For me, it’s a point on the compass. Even though I spent time in Washington State, Upstate New York, and Canada, “North” for me starts in Hamburg, which was my home for some years, and extends to Scandinavia and beyond. In that sense, I’m a Central European.
What triggered your desire to write this book?
My book on all things winter had just been published by Greystone Books (the English edition is called Winterlust). Then the idea for a book about the imaginary North came up. I have a connection with Scandinavia, learned Swedish a long time ago, and have very vivid memories of all my travels there. I felt compelled to pull many threads together to offer a perspective on the North that’s not yet well known, but fresh and original.
You write that “The concept of ‘North’ represents a space both real and imaginary.” What is there in the human psyche that draws it to imagine far-off places as, on the one hand dangerous, mysterious, and filled with monsters, or, on the other, to think of them as places that are pure and unspoiled, offering both challenge and a kind of redemption?
Historically, humans have had a pattern of projecting ideas that reflect their own fears or aspirations onto “other” places and people. Ideally, we would come to appreciate other places and the people who live there, and recognize that differences can lead to better self-understanding. But as you know, there are many instances in history where our projections had horrendous consequences. The High North is interesting in that, both in Antiquity and later, it was known as the place from which harmful winds and peoples came. But things changed in the late 18th century, when the Norse Sagas, which originated there, became known and recognized as an important cultural heritage at a time when many European intellectuals were somewhat tired of Classical Antiquity.
Is there an equal curiosity about the South, Antarctica for example, a place which is also remote, mostly unexplored, and snowy? If there is, how is it manifesting? Are there also legends about it? And if there is not such curiosity, why not?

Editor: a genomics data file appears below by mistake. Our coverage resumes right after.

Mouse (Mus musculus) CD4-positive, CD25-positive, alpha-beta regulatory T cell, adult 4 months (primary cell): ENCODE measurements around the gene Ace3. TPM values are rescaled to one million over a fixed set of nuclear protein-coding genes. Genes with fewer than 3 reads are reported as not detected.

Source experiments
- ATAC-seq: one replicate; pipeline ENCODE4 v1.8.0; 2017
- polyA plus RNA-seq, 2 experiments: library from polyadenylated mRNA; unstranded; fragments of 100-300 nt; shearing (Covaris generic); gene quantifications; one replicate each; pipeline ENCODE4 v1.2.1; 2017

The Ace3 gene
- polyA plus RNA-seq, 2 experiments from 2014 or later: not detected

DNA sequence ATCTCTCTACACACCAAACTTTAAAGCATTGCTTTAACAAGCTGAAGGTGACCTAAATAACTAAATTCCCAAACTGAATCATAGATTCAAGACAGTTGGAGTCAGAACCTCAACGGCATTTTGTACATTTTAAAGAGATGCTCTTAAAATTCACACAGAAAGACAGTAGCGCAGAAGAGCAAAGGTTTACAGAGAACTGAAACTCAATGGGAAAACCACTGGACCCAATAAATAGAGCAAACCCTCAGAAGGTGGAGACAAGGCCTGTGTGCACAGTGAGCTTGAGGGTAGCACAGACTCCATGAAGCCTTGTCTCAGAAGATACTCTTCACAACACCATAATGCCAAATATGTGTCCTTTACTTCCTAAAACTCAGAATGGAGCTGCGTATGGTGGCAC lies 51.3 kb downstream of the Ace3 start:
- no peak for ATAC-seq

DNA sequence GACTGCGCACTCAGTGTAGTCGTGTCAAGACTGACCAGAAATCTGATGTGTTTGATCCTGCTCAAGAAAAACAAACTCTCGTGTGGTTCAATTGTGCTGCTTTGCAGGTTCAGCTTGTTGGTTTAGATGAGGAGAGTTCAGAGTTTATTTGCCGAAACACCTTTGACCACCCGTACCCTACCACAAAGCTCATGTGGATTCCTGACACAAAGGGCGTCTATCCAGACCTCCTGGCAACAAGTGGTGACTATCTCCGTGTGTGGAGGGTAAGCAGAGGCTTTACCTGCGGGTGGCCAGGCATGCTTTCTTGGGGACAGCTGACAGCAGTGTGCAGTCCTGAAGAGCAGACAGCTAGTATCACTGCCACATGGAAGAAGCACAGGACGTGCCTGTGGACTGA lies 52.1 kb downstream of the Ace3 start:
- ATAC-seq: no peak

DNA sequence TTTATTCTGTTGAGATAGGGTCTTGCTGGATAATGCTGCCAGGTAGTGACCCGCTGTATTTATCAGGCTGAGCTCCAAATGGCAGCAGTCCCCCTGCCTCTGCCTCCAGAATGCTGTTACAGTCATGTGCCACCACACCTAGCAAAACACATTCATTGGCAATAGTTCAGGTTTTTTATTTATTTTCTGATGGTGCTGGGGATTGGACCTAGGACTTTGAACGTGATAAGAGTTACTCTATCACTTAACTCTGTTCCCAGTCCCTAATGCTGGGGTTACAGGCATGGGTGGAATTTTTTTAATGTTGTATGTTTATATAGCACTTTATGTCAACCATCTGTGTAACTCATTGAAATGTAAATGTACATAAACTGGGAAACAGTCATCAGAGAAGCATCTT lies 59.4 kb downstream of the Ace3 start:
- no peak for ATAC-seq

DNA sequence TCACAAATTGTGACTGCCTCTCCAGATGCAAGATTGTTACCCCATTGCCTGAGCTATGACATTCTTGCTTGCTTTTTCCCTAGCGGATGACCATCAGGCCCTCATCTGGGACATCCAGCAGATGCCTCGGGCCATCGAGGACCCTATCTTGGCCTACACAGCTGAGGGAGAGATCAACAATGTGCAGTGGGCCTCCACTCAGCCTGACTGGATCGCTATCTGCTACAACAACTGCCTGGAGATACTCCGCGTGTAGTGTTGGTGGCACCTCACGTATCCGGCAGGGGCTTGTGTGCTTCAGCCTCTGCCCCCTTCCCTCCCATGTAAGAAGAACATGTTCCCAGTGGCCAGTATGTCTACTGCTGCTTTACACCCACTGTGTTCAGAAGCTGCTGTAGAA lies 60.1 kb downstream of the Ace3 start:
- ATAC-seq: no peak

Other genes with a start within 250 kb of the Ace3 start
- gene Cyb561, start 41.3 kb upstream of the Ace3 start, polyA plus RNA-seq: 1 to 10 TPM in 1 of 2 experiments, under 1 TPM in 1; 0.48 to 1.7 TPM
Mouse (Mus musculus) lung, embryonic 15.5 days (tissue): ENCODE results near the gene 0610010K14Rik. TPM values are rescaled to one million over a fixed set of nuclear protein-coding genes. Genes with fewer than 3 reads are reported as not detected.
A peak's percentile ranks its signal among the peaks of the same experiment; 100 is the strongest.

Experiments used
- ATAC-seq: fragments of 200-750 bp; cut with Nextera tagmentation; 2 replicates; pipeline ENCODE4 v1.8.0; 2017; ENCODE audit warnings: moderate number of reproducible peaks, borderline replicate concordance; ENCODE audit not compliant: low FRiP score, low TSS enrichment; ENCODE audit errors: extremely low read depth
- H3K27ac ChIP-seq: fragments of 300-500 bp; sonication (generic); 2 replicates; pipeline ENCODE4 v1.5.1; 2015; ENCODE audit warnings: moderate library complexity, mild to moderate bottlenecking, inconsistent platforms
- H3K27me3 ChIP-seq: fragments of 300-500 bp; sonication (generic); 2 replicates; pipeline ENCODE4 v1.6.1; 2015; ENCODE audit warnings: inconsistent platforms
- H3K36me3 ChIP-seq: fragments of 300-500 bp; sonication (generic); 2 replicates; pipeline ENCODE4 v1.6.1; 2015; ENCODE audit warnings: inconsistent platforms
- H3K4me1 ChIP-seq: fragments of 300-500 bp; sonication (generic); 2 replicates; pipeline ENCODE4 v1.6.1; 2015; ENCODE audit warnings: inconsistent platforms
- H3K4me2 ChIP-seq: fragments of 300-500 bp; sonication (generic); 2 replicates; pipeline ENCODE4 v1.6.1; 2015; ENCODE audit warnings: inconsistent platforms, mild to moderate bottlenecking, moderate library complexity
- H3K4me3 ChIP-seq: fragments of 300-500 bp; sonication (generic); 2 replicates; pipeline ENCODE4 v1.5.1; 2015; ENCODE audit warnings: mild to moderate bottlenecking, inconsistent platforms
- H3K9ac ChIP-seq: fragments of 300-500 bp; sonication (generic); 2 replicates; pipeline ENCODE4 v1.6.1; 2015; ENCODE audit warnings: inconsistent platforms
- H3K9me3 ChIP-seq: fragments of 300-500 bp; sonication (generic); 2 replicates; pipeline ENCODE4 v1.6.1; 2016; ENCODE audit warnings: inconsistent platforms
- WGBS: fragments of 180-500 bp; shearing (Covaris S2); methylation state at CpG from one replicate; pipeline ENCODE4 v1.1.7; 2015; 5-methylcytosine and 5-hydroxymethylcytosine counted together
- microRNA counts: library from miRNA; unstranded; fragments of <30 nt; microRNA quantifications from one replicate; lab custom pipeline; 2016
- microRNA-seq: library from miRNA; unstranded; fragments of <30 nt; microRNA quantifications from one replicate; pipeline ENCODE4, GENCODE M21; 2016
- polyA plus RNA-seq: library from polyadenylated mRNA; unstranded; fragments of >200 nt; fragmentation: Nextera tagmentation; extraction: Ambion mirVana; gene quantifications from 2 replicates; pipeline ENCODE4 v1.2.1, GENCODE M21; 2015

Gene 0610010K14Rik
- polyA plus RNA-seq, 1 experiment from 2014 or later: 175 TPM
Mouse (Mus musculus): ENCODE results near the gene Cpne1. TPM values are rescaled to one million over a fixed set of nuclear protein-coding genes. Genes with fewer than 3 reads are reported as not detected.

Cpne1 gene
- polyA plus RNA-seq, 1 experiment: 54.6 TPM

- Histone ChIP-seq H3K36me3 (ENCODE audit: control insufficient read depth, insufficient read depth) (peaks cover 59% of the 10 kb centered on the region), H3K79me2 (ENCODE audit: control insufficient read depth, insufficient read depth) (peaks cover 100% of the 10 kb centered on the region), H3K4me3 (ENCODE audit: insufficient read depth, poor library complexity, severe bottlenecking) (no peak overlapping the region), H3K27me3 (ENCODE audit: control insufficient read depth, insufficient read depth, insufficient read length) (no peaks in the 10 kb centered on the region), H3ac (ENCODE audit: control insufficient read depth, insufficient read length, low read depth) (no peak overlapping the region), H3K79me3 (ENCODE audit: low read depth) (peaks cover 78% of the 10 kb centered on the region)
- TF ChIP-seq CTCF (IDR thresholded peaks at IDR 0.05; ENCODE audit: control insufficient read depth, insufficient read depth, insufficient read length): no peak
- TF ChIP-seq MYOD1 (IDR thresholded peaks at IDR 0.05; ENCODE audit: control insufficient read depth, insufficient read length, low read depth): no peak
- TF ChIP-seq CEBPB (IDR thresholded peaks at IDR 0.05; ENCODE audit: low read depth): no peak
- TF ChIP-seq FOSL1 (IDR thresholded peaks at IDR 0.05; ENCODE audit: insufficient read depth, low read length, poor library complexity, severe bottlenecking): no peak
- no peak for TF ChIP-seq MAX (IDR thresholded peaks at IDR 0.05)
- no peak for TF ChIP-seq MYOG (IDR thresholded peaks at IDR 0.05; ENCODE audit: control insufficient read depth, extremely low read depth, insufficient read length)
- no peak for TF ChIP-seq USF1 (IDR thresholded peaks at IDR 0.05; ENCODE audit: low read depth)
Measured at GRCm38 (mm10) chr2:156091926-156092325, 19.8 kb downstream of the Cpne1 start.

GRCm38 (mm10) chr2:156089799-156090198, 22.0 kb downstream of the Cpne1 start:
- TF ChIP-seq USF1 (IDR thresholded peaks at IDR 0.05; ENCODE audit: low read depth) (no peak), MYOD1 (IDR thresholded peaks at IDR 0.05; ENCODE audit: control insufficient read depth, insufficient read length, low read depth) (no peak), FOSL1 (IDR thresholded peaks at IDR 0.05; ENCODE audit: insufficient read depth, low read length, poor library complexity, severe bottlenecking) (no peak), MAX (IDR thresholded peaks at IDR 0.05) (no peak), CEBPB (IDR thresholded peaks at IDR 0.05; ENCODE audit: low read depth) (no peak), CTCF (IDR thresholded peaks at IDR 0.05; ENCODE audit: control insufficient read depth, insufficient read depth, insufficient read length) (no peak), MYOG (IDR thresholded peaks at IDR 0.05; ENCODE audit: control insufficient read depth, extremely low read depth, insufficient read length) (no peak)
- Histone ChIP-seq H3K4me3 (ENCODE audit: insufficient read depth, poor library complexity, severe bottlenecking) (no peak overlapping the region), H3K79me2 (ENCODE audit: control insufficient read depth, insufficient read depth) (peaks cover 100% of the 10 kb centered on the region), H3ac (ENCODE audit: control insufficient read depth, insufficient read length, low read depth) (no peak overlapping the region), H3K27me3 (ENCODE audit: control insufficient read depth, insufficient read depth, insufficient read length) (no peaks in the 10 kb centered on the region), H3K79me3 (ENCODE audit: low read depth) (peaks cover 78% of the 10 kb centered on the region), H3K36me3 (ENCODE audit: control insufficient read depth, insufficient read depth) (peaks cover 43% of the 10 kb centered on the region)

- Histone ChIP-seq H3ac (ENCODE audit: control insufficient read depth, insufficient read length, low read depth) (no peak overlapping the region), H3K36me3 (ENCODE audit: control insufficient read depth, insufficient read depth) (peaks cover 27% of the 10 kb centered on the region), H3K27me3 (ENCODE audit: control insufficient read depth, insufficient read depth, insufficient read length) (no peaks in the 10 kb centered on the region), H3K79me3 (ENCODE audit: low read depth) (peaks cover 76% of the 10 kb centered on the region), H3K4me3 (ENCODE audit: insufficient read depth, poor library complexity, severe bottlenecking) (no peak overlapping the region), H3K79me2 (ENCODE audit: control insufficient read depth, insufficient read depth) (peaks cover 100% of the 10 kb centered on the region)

From a European perspective, “South” would most often mean the Mediterranean area or the Global South. As far as I know there are not many old legends about Antarctica, the most important reason being that it’s not been inhabited by a people like the Inuit, who have lived in the Arctic for thousands of years. Also, it is further away from civilization and only entered the common imagination relatively recently—as opposed to the Arctic.
Beyond its historical and cultural interest, what does your book reveal about the reasons there is so much division between peoples, cultures, religions, and races today?
Well, there certainly are cultural and religious differences, and also differences in the way people look, that give certain people or groups reasons to call them “other,” or “not like me.” I think that one problem is that many people see their own culture as an absolute, the standard against which all others should be measured. The whole concept of “race” is very unfortunate, and because of the role it played in Nazi ideology, it’s a term not used in Germany today.
Your book dives into the disturbing link between images of Nordic purity and beauty and the way these images shaped Europe’s self-perception, played out in Nazism and the eugenics movement, and even reached across the Atlantic to affect US immigration policy. Why is “whiteness” so valued? And, given that so much of what has shaped European/Western history has been based on the myths, legends, fables, fears, and even lies about the North and its peoples, what might be done to change the tendency to discriminate against people based on their skin color and to create a more equitable society?
The concept of “whiteness” has been a convenient tool to legitimize dominance and colonialism, and the suppression of entire peoples, countries, and continents. I think some things have already changed. Think of today’s fashion models—they come from all kinds of ethnic backgrounds, and all of them are certainly beautiful or handsome.